According to security firm Dragos, an employee in Oldsmar, Florida, visited a malicious website targeting water utilities on May 18, just hours before a person entered the city’s water treatment plant and tried to poison the drinking water.
The site did not play a role in the incident, but the situation was worrying, the security firm said.
“Watering-hole attacks” have become relatively common in computer hacking crimes targeting specific industries and users.
Florida is often a target.
The site is owned by a water utility in Florida and was compromised in December by hackers with malicious code targeting water utilities.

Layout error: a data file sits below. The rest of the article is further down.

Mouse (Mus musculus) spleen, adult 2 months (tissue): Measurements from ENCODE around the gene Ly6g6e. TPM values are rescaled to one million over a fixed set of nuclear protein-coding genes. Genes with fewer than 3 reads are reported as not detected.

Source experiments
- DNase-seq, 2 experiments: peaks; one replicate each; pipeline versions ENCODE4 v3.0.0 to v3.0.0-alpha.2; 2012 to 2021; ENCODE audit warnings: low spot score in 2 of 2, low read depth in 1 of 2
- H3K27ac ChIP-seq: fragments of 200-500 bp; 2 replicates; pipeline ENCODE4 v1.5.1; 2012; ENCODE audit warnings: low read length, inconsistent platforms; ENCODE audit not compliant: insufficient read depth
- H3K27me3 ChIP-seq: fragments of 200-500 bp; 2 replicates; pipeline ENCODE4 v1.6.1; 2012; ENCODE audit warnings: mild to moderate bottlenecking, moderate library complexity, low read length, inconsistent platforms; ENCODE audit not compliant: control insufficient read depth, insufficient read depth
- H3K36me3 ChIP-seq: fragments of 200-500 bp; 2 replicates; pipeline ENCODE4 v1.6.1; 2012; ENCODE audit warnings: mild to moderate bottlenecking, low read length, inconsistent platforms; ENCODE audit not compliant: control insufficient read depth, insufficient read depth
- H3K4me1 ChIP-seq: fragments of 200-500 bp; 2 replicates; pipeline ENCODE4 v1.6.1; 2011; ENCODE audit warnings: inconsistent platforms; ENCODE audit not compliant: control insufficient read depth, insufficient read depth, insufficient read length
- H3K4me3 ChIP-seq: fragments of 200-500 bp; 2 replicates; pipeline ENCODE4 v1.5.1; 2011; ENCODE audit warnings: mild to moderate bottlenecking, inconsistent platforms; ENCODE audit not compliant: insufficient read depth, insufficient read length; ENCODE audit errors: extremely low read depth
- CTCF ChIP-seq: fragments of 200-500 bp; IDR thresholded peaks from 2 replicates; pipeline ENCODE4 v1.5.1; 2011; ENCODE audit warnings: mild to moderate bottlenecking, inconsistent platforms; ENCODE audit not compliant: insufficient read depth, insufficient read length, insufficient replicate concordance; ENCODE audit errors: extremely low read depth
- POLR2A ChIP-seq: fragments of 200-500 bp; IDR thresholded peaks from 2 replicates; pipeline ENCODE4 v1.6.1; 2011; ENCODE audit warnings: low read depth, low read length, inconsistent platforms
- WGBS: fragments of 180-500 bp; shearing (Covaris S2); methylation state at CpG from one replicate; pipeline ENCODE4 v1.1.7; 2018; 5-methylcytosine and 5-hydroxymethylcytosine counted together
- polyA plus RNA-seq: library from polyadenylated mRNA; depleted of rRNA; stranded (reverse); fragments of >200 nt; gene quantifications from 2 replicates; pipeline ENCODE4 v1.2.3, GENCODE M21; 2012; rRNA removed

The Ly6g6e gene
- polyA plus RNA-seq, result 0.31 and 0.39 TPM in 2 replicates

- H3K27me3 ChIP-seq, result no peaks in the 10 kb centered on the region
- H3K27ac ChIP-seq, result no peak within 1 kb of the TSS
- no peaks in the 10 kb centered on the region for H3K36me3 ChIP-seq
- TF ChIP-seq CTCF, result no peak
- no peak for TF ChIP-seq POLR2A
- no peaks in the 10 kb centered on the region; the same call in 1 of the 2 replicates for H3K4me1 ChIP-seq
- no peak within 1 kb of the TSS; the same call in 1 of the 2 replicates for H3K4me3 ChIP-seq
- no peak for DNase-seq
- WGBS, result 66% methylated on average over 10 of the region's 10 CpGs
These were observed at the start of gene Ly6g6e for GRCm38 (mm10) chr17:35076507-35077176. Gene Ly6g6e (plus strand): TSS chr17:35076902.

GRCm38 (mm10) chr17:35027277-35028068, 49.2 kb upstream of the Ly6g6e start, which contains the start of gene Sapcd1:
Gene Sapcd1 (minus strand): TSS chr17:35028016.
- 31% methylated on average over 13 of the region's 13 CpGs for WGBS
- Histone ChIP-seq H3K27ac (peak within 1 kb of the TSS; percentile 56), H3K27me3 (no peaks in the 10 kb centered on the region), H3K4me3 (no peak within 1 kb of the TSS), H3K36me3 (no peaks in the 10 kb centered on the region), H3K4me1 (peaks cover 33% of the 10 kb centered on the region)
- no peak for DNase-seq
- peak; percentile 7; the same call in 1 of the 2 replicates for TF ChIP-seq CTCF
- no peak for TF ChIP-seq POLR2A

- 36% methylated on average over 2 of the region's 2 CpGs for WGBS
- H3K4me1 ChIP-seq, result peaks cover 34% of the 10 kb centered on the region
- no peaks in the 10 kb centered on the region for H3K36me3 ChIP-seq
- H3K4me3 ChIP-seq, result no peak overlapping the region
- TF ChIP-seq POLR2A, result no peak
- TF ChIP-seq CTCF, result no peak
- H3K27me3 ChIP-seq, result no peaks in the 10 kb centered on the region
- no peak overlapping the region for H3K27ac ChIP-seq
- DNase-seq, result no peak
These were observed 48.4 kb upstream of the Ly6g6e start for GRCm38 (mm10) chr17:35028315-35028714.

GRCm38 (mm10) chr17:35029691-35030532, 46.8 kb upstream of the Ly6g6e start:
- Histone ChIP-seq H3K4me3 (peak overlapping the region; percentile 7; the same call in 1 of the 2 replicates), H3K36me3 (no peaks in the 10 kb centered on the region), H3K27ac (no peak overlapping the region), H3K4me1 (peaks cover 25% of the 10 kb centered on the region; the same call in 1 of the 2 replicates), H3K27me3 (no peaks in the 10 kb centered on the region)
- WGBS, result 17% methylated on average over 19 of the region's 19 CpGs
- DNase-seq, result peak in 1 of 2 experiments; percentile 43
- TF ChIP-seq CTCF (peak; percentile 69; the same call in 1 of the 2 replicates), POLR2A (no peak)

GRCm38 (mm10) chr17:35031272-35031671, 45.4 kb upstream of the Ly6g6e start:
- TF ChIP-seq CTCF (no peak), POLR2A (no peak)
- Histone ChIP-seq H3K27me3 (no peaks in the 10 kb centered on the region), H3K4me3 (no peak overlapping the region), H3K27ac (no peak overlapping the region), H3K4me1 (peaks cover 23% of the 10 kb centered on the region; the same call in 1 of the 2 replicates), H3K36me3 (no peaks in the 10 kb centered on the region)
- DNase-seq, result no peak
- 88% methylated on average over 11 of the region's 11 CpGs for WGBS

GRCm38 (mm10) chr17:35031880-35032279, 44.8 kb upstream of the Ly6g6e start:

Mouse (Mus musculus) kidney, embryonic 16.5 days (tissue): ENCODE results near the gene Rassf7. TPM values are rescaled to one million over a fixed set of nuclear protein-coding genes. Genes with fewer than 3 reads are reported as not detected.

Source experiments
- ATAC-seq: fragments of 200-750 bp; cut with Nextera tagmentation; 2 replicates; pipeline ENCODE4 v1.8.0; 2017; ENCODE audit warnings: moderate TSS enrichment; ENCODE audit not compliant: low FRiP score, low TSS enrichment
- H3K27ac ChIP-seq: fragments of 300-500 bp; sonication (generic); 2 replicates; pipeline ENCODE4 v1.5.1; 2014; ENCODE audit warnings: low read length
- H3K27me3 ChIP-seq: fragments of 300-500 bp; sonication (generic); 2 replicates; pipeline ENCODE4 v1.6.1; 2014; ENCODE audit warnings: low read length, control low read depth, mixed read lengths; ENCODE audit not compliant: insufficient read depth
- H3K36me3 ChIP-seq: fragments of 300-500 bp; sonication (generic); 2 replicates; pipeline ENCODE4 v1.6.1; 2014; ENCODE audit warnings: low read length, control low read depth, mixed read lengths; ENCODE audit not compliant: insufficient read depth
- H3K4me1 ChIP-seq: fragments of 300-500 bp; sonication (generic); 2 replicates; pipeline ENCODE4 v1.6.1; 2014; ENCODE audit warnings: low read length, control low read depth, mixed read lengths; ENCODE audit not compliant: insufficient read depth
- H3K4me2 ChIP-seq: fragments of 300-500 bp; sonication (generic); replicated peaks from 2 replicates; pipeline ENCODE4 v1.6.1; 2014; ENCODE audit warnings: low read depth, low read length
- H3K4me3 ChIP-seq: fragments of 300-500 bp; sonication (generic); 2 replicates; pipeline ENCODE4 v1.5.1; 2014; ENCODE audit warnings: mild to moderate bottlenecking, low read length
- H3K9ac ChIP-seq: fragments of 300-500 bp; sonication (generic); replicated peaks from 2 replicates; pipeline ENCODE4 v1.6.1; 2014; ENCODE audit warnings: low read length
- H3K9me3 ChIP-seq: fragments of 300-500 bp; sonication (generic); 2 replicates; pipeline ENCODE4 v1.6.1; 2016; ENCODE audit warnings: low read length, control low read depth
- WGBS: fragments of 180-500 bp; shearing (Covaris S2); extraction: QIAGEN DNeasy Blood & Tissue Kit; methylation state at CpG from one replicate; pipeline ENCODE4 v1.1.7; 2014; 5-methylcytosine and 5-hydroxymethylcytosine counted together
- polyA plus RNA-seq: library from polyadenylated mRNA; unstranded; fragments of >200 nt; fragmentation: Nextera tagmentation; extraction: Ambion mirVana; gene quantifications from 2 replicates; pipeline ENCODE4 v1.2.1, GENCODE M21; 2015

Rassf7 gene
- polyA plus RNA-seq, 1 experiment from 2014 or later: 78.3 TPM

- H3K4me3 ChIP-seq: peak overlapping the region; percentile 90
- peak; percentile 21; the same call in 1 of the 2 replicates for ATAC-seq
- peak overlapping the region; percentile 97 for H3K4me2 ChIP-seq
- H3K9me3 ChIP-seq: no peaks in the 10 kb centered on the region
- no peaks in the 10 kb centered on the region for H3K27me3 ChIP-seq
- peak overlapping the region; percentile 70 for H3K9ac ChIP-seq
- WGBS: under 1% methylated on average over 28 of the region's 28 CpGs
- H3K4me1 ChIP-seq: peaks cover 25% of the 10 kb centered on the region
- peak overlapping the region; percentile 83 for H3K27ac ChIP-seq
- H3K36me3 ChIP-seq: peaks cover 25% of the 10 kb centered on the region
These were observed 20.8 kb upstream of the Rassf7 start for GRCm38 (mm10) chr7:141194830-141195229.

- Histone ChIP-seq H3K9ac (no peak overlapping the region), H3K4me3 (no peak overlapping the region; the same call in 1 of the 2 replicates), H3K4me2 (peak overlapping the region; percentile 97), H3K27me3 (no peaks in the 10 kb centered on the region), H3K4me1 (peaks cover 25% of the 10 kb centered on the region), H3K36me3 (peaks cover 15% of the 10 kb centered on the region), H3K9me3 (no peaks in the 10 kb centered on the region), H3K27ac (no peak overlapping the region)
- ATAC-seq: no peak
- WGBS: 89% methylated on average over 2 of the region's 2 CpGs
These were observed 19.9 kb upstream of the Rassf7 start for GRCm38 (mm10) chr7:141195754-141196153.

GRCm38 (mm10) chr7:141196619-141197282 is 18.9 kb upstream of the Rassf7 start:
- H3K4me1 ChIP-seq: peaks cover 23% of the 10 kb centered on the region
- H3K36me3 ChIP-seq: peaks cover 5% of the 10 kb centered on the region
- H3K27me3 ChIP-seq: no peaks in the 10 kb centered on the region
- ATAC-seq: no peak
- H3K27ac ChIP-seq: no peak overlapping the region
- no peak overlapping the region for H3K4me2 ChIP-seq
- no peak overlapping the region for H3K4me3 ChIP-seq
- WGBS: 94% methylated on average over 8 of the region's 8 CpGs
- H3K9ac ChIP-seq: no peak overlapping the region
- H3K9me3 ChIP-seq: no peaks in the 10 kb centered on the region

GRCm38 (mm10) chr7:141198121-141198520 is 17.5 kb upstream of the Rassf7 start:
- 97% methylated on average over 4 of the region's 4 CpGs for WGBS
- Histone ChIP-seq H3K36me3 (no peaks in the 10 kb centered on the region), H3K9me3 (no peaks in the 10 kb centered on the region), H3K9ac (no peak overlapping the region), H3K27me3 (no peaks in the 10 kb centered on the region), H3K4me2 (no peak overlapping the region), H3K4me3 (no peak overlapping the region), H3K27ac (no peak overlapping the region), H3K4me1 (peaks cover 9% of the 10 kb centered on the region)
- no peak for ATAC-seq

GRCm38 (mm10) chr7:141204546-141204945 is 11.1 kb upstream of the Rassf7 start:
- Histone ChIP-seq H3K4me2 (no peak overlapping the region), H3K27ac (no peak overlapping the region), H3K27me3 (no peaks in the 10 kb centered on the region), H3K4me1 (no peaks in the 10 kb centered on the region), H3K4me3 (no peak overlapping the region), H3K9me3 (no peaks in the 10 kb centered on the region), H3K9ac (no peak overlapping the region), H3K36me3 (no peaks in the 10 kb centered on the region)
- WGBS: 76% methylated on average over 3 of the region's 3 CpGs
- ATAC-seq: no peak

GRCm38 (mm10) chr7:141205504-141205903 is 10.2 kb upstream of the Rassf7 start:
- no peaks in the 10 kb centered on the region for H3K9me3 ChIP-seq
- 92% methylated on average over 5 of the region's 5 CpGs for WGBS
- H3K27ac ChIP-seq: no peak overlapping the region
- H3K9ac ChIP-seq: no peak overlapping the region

During the 58 days the site was infected, more than 1,000 computers visited the site.
One visit by an unauthorized person used the site to adjust chemicals that treat drinking water for about 15,000 residents of a small town northwest of Tampa.
The change was immediately recognized and canceled.
According to Dragos, the malicious code collected more than 100 pieces of detailed information about visitors.
Information such as CPU type, operating system, browser, time zone, and geolocation were just a few examples of information that the code could access.
The code also led visitors to two different websites that collected cryptographic hashes that uniquely identified each connecting device and uploaded fingerprints to a database.
Although the safety flaws did not cause extreme damage, as the majority of the attacks were caught immediately, Dragos researcher Kent Backman said this should be a wake-up call for water plants.
For more information, read the original story in arstechnica.